Edith Wharton's "The Age of Innocence," is a classic. The novel has a theme that stands out, individual vs. society. Newland Archer meets modern Ellen Olenska who behaves in a manner that is considered too modern for the society. Meanwhile the other female character play by the rules of society impeccably to have the social game tilt in her favor. Should we conform to the rules of society or be an individual, live by our own wants? This is set at a different period. The last scene where Archer sits across from the building, just watching over the residence where Olenska resides is telling of how people should properly behave in this society, the "age of innocence." ( )
  majestic131 | Feb 25, 2018 |
Showing 1-5 of 231 (next | show all)

» Add other authors (92 possible)

Author nameRoleType of authorWork?Status
Wharton, Edithprimary authorall editionsconfirmed
Auchincloss, LouisIntroductionsecondary authorsome editionsconfirmed
Dayne, BrendaNarratorsecondary authorsome editionsconfirmed
Horovitch, DavidNarratorsecondary authorsome editionsconfirmed
Howard, MaureenIntroductionsecondary authorsome editionsconfirmed
Johnson, DianeIntroductionsecondary authorsome editionsconfirmed
Lewis, R.W.B.Introductionsecondary authorsome editionsconfirmed
Lively, PenelopeIntroductionsecondary authorsome editionsconfirmed
Negri, PietroTranslatorsecondary authorsome editionsconfirmed
Orgel, StephenIntroductionsecondary authorsome editionsconfirmed
Pisani, TommasoIntroduzionesecondary authorsome editionsconfirmed
Quinn, Laura Dluzynskisecondary authorsome editionsconfirmed
Raver, LornaNarratorsecondary authorsome editionsconfirmed
Shore, StephenPhotographersecondary authorsome editionsconfirmed
Smith, Lawrence BeallIllustratorsecondary authorsome editionsconfirmed
Waid, CandaceIntroductionsecondary authorsome editionsconfirmed
Wolff, Cynthia GriffinIntroductionsecondary authorsome editionsconfirmed
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On a January evening of the early seventies, Christine Nilsson was singing in Faust at the Academy of Music in New York.
And he felt himself oppressed by this creation of factitious purity, so cunningly manufactured by a conspiracy of mothers and aunts and grandmothers and long-dead ancestresses, because it was supposed to be what he wanted, what he had a right to, in order that he might exercise his lordly pleasure in smashing it like an image made of snow.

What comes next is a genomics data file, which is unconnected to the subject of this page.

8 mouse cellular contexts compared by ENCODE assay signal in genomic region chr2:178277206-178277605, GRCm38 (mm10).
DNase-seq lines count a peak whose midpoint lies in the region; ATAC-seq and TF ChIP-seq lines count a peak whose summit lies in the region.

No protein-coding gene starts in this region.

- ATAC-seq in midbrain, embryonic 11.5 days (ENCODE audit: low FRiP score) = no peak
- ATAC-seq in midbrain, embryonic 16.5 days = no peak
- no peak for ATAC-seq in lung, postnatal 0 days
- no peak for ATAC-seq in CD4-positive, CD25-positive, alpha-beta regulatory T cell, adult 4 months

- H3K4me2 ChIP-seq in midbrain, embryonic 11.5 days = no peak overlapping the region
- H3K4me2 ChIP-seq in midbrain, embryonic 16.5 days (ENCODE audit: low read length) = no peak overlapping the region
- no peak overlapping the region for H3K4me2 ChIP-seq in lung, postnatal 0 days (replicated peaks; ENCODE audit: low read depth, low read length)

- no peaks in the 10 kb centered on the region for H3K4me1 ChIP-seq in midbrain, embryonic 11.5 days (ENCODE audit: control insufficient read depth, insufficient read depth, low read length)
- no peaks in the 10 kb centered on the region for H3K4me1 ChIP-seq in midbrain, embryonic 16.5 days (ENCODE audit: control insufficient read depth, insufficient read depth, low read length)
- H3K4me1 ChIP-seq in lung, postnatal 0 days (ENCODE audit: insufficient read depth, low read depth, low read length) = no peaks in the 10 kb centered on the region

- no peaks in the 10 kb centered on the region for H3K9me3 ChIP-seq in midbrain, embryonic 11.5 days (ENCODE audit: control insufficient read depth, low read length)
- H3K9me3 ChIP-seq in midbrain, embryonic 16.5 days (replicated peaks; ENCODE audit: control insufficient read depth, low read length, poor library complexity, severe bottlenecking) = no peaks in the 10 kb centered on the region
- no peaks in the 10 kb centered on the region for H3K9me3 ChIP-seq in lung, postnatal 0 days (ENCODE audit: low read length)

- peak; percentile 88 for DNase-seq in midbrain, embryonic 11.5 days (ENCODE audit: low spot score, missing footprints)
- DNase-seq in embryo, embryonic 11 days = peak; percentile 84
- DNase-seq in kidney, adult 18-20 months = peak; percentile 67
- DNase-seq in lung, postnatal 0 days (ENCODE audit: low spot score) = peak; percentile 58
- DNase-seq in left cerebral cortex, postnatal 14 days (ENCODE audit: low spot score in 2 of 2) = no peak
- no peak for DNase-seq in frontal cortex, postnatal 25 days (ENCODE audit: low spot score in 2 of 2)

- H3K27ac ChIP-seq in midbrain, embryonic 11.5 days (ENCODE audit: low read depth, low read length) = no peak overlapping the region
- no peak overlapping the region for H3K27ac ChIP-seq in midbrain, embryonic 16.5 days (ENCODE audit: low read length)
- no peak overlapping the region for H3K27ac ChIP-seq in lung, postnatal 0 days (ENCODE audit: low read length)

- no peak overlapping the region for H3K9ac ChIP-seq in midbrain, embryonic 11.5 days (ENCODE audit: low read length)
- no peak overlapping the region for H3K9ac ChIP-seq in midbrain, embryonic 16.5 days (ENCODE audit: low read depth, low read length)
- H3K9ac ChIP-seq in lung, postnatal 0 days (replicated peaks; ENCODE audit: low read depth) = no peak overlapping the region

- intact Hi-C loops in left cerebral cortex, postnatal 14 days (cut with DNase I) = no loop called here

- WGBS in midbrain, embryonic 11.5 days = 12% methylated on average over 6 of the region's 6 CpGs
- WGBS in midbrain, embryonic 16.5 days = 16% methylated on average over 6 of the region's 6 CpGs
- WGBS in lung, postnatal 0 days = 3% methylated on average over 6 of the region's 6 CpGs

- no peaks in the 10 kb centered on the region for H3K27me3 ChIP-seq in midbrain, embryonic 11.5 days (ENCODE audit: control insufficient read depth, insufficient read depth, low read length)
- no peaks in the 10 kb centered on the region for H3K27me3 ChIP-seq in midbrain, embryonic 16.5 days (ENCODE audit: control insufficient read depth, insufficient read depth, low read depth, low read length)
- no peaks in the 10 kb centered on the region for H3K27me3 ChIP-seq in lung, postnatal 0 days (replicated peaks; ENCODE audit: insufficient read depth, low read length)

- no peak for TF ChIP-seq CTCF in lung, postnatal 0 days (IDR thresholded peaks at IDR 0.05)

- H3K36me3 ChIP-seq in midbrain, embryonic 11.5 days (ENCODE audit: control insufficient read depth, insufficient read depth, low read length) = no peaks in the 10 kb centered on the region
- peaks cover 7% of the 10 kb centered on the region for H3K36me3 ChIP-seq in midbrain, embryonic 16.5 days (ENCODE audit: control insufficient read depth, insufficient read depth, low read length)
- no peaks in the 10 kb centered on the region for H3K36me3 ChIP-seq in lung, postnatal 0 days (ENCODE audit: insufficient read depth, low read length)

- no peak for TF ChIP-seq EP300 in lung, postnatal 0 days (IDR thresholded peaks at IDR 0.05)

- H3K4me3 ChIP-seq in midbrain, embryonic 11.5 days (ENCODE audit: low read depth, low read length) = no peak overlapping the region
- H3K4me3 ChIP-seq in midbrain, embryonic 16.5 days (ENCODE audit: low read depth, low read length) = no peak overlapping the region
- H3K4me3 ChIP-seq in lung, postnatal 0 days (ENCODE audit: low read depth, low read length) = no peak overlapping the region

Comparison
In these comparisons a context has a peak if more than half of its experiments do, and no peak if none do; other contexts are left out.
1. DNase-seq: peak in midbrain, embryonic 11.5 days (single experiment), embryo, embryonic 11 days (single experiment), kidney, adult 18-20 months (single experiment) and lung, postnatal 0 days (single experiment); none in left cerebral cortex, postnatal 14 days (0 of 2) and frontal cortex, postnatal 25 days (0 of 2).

It was the old New York way of taking life" without effusion of blood": the way of people who dreaded scandal more than disease, who placed decency above courage, and who considered that nothing was more ill-bred than "scenes", except the behavior of those who gave rise to them.
When he thought of Ellen Olenska it was abstractly, serenely, as one might think of some imaginary beloved in a book or a picture: she had become the composite vision of all that he had missed.
That terrifying product of the social system he belonged to and believed in, the young girl who knew nothing and expected everything, looked back at him like a stranger through May Welland's familiar features; and once more it was borne in on him that marriage was not the safe anchorage he had been taught to think, but a voyage on uncharted seas.
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Book description
In the conformist, closed world of upper-class New York, Newland Archer anticipates his marriage to May Welland, a young girl "who knew nothing and expected everything". Into this ordered arrangement bursts May's cousin, Ellen, the mysterious and exotic Countess Olenska, on the run from an appallingly unhappy marriage. She alternately captivates and outrages the New York milieu and, as Newland's sympathy for her deepens into love, he not only gains insight into the brutality of society's treatment of women, but discovers the real anguish of loving outside its rules. Critical, compassionate, and acutely perceptive about both the individual and the defensiveness of society, The Age of Innocence is perhaps Edith Wharton's finest work.
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Amazon.com Amazon.com Review (ISBN 159308143X, Paperback)

Somewhere in this book, Wharton observes that clever liars always come up with good stories to back up their fabrications, but that really clever liars don't bother to explain anything at all. This is the kind of insight that makes The Age of Innocence so indispensable. Wharton's story of the upper classes of Old New York, and Newland Archer's impossible love for the disgraced Countess Olenska, is a perfectly wrought book about an era when upper-class culture in this country was still a mixture of American and European extracts, and when "society" had rules as rigid as any in history.

(retrieved from Amazon Thu, 12 Mar 2015 18:23:34 -0400)

(see all 8 descriptions)

Winner of the 1921 Pulitzer Prize, The Age of Innocence is Edith Wharton's masterful portrait of desire and betrayal during the sumptuous Golden Age of Old New York, a time when society people "dreaded scandal more than disease." This is Newland Archer's world as he prepares to marry the beautiful but conventional May Welland. But when the mysterious Countess Ellen Olenska returns to New York after a disastrous marriage, Archer falls deeply in love with her. Torn between duty and passion, Archer struggles to make a decision that will either courageously define his life--or mercilessly destroy it.… (more)

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Penguin Australia

An edition of this book was published by Penguin Australia.

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Tantor Media

An edition of this book was published by Tantor Media.

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Recorded Books

An edition of this book was published by Recorded Books.

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Urban Romantics

2 editions of this book were published by Urban Romantics.

Editions: 1909438820, 1909438839